Dr Terence Heng Senior Lecturer in Visual Sociology at the University of Liverpool author of Visual Methods in the Field (Routledge 2016), Of Gods, Gifts and Ghosts: Spiritual Places in Urban Spaces (Routledge 2020) and Diasporas, Weddings and the Trajectories of Ethnicity (Routledge 2020).
Blending the Senses: Photography, Poetry and (Auto)Ethnography
Visual methods are often seen as a “creative edge” that complements other “traditional” research methods like ethnography, interviews and participatory approaches. In particular, photographs are used in a variety of ways – as illustrations, as elicitation material, as objects of study, and most importantly as visualisations that create ethnographic layers of meaning. However, it has only been in the last 7 years or so, where digital photography has become ubiquitous, that visual methods are starting to be taken seriously by a wider audience of users.
In this presentation, I will be discussing the various ways that documentary and/or creative genres of photography can inform, enhance and disrupt text-based ethnographic approaches in the social sciences. Drawing from two recently published monographs – Of Gods, Gifts and Ghosts: Spiritual Places in Urban Places and Diasporas, Weddings and the Trajectories of Ethnicity, I will examine how my photographic and creative practices have evolved to visualise and verbalise my fields of research. I will explore how photography, combined with creative writing like poetry and narrative prose, is a powerful method to map and communicate the spatiality, emotions and materiality of various social themes, namely diaspora, identity and death.
• Dr Brett Lashua
Dr Brett Lashua Lecturer in the Sociology of the Media and Education at University College London and Visiting Professor at Brock University, Canada. Editorial board member of Emerald publishing, Leisure/Loisir and Leisure Sciences. Author of 60 publications whose interdisciplinary arts-based ethnographic research spans cultural sociology, youth leisure, popular culture and media studies, underpinned by interests in cultural histories and cultural geographies.
Visualising popular music heritage: (Re)mapping the beat?
In this talk I focus on visual representations of popular music heritage in cities. Guided by the notion that ‘every place deserves an atlas’ (Solnit 2010: vii), I aim to locate and critically question popular music heritage through a series of mappings – some ethnographic, others archival, and some pedestrian or psychogeographic – in Liverpool (UK), Leeds (UK), and Cleveland (USA). Mappings can help to open up generative processes of constructing, conducting and questioning research and knowledge production. For Moretti (1998: 3-4), maps are not an ending but the start of discussions: ‘a good map is worth a thousand words, cartographers say, and they are right […] it raises doubts, ideas. It poses new questions, and forces you to look for new answers’. In my research, mappings have helped to draw attention to edges, borders, and margins. If Liverpool, Cleveland and Leeds are peripheral or ‘edge’ cities (Higginson and Wailey 2006) their popular music heritages are – varyingly – on edges (and ‘edgy’) too. Yet, as Moretti (1998: 3) also put it, such mappings help to bring ‘to light relations that would otherwise remain hidden’ between music, people, heritage and cities. Mapping also can be useful in cities described as having a ‘lost’ popular music heritage (Carr 2019), hidden even to many who reside there. That is, mapping popular music heritage can help to produce an atlas that these cities deserve.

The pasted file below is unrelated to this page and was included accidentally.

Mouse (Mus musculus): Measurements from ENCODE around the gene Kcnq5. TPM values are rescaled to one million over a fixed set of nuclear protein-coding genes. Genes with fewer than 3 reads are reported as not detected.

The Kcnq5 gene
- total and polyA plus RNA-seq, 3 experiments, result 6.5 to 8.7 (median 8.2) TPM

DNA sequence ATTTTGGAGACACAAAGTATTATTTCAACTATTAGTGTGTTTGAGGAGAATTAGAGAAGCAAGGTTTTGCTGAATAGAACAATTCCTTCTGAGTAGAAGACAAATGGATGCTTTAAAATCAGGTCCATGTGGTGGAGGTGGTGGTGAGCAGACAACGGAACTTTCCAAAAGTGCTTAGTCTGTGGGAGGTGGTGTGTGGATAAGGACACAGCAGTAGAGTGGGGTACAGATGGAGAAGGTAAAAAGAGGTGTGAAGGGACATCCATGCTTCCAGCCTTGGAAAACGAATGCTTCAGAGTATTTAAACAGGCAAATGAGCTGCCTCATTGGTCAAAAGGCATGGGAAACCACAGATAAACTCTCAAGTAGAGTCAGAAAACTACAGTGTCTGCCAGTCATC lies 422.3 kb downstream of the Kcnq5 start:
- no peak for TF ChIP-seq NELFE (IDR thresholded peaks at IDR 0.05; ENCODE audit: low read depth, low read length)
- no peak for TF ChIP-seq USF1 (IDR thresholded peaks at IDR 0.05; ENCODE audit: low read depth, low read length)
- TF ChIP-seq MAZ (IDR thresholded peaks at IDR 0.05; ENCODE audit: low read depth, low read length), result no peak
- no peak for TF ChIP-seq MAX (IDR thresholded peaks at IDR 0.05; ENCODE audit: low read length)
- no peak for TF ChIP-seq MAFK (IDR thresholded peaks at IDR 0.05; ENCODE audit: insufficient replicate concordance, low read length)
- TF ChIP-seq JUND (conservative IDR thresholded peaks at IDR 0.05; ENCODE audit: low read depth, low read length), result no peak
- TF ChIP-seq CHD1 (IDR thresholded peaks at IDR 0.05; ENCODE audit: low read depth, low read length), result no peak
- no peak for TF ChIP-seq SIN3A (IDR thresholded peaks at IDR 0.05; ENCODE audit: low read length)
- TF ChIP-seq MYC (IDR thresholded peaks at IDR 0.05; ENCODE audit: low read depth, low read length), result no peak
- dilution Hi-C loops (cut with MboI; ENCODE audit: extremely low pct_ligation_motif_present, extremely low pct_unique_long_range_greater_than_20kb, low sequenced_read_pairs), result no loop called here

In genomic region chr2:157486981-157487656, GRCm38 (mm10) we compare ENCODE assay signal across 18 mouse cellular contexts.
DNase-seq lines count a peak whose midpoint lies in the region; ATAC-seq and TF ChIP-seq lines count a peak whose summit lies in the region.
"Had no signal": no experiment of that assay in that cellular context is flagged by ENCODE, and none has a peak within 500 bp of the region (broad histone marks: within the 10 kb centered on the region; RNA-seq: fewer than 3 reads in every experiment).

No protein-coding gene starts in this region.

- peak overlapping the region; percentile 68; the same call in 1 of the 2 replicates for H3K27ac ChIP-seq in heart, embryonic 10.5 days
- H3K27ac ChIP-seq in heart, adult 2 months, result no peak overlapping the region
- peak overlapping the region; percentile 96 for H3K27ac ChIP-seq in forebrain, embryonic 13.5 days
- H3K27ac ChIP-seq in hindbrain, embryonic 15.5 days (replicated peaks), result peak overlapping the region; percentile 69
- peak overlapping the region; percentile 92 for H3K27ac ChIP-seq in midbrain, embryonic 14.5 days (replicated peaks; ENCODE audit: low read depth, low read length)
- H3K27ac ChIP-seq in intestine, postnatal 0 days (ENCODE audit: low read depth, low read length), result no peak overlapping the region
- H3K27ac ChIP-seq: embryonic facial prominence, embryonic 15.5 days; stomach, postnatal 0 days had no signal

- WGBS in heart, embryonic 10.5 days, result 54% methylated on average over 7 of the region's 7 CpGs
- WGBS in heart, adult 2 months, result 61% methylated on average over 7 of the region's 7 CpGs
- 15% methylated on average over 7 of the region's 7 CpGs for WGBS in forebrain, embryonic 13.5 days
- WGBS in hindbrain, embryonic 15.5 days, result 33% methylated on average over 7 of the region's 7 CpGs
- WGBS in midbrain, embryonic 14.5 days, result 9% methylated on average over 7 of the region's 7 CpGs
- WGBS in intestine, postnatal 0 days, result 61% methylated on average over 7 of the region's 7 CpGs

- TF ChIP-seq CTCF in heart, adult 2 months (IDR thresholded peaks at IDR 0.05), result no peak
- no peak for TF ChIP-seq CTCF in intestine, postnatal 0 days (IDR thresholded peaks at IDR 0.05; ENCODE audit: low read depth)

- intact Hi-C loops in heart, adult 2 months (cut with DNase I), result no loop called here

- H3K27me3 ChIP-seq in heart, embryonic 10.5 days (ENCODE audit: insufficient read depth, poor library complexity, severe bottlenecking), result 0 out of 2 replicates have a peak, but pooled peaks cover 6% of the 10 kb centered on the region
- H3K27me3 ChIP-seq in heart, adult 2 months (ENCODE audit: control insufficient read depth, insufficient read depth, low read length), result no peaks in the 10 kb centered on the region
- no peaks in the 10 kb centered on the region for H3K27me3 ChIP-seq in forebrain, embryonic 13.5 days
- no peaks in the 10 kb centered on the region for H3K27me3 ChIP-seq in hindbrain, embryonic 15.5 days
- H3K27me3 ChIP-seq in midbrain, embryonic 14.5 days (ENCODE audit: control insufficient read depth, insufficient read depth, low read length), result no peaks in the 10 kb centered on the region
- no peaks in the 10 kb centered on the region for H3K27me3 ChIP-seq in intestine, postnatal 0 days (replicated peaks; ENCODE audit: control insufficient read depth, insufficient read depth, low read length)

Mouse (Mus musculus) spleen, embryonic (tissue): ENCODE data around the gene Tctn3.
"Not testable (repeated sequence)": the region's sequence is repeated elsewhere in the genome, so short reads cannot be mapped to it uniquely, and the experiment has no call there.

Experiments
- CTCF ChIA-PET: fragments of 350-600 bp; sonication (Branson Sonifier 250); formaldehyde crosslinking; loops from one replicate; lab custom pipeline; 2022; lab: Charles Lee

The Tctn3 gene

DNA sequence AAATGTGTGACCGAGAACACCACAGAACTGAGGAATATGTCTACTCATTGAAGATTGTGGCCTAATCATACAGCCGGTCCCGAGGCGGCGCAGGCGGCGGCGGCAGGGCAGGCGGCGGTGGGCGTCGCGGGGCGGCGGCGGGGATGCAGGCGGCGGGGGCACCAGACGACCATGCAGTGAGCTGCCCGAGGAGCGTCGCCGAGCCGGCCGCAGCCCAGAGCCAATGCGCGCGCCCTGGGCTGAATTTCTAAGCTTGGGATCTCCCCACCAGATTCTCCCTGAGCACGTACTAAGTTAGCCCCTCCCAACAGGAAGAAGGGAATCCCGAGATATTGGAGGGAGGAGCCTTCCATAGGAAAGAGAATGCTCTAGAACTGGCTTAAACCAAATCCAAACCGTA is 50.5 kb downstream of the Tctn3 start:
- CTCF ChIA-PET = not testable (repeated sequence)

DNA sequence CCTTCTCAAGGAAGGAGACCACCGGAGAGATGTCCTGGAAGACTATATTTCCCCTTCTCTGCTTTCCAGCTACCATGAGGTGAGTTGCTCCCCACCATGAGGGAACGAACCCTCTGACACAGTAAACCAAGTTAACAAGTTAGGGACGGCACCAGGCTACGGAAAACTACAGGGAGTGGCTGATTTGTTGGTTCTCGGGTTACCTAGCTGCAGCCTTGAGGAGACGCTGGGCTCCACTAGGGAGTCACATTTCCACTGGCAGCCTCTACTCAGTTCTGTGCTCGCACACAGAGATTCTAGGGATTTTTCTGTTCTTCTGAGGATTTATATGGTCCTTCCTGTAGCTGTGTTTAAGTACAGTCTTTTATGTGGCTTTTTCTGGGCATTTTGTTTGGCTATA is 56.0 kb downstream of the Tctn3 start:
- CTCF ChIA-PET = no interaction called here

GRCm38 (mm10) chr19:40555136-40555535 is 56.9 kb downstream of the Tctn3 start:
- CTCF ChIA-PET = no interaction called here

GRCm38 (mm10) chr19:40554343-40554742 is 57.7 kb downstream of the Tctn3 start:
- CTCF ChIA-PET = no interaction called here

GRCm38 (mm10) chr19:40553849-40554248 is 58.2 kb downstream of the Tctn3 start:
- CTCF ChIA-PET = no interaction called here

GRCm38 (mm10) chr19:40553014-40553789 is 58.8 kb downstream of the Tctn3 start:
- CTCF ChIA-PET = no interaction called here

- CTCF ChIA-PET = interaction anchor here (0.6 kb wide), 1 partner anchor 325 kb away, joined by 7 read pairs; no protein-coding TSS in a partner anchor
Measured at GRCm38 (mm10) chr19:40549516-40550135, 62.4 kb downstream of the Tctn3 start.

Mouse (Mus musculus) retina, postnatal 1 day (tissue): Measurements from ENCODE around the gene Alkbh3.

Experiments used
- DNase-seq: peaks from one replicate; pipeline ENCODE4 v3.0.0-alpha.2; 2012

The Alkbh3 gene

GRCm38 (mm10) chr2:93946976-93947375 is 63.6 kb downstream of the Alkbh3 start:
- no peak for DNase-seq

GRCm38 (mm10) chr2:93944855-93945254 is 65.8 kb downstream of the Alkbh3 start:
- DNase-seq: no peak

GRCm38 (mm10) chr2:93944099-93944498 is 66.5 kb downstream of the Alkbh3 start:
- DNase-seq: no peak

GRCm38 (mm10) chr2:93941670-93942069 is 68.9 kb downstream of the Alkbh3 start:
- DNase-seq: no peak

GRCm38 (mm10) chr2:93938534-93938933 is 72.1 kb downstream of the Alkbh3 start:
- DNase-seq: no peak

Please download the VME Schedule and Book of Abstracts from below.
To register for the event, please click here.
Funded by the Edinburgh Napier Researcher Development Fund.
Additional sponsor: the Tourism Research Centre (TRC).